Solution Focused Brief therapy is just that – a brief therapy offering no more than 6/8 sessions of an alternative approach, in that people are asked to envisage what they want in the future and where they would like to be, instead of where they are. They are invited to develop a preferred future rather than more of the same behaviour and the problem centred reactions that they have experienced for years.
I have used this approach in my work with prisoners, however I have also used this approach with the staff I manage as I believe our unit is as successful as it is because the 8 prison officers I have working for me have also worked to change their approach to prisoners. Every prisoner has a chance to express their wants and hopes rather than just having to “tow the party line” they are positively encouraged to work and become involved in prison life whilst maintaining a living area that is quiet and will act as a “bolt hole” if needed. This could be for many reasons such as anxiety, paranoia, anger or threat.
During the research conducted by our Butler Trust Chairperson at HMP Preston into my role and that of the Unit it was found that Self Harm, Prisoner on Prisoner and Prisoner on Staff assaults had reduced by around one third. This could be for any number of reasons, however it was clear that the approach of the unit was effective in showing prisoners that there is an alternative way rather than the previous reaction they have had before. This was evident in the type of prisoner we housed on the Unit as we housed those prisoners who had been troublesome and difficult to maintain within HMP Preston and our surrounding prisons. Prisoners who had been charged with staff assaults and prisoner assaults were actively encouraged to consider being housed on the Unit and myself and staff would deal with any problem that arose “in house” without always going down on the Governors Report, or using the IEP system and dealing with those problems in a solution focused way rather than a problem orientated reactionary way.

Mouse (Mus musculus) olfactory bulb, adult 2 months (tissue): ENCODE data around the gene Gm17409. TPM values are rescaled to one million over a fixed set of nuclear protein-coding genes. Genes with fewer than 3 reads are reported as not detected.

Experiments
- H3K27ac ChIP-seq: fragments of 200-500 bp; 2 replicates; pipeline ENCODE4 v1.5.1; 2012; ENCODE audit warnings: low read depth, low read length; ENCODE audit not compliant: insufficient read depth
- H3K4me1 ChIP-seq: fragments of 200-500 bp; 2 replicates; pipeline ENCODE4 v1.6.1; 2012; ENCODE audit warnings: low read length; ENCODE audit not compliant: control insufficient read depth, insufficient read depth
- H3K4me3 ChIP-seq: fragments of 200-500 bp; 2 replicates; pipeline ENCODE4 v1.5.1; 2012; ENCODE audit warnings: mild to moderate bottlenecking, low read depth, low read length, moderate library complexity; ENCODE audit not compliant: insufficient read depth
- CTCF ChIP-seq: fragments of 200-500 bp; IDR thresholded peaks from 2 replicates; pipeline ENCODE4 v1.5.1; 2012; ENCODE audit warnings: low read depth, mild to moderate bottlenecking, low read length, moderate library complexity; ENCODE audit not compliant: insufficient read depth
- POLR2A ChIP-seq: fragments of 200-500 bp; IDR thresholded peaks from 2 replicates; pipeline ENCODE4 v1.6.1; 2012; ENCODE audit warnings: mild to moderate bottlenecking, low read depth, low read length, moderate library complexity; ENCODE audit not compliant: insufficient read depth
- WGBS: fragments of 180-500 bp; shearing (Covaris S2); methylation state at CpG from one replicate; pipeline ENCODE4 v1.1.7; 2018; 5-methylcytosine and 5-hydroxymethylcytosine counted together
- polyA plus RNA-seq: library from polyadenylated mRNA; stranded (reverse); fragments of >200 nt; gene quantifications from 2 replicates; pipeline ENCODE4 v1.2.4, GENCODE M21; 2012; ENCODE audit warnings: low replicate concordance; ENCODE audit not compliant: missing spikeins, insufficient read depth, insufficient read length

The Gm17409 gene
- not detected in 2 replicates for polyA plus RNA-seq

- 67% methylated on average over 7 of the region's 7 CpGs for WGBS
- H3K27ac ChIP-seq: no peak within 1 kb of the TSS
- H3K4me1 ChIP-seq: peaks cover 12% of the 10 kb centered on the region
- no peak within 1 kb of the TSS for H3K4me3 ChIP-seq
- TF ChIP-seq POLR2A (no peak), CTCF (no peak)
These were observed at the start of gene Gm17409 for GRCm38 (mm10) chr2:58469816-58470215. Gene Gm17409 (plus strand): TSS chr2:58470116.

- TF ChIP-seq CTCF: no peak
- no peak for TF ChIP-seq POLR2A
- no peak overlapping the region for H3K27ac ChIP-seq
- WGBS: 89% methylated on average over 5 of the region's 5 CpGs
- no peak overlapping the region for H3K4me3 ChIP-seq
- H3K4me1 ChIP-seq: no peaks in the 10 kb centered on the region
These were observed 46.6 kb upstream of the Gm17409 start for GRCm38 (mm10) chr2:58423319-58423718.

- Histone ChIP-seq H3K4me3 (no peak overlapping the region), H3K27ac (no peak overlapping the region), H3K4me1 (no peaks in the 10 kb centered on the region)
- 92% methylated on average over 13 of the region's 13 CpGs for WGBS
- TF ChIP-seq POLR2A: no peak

During the recent HMCIP visit to HMP Preston the Reintegration Unit was held up as one of only two areas that received an “Example of Best Practice” rating. The Unit also recently received praise from the Prison Minister Crispin Blunt during a visit to HMP Preston for its approach and commitment.
[The following article appeared in issue 4 of the Butler Trust’s magazine, Inspire]
Head of HMP Preston’s reintegration unit, Clive Sumpter has been commended for his contribution to the care and management of prisoners with especially challenging behaviours. The unit has an ethos of providing a constructive, supportive and tailored approach to offenders with a history of violence and problematic behaviour, with each member of the team mentored by Clive to equip them to provide a high level of support to offenders struggling with prison life. There has been a noticeable reduction in rates of violence and self-harm as a result, say the prison authorities.
For more information: contact HMP Preston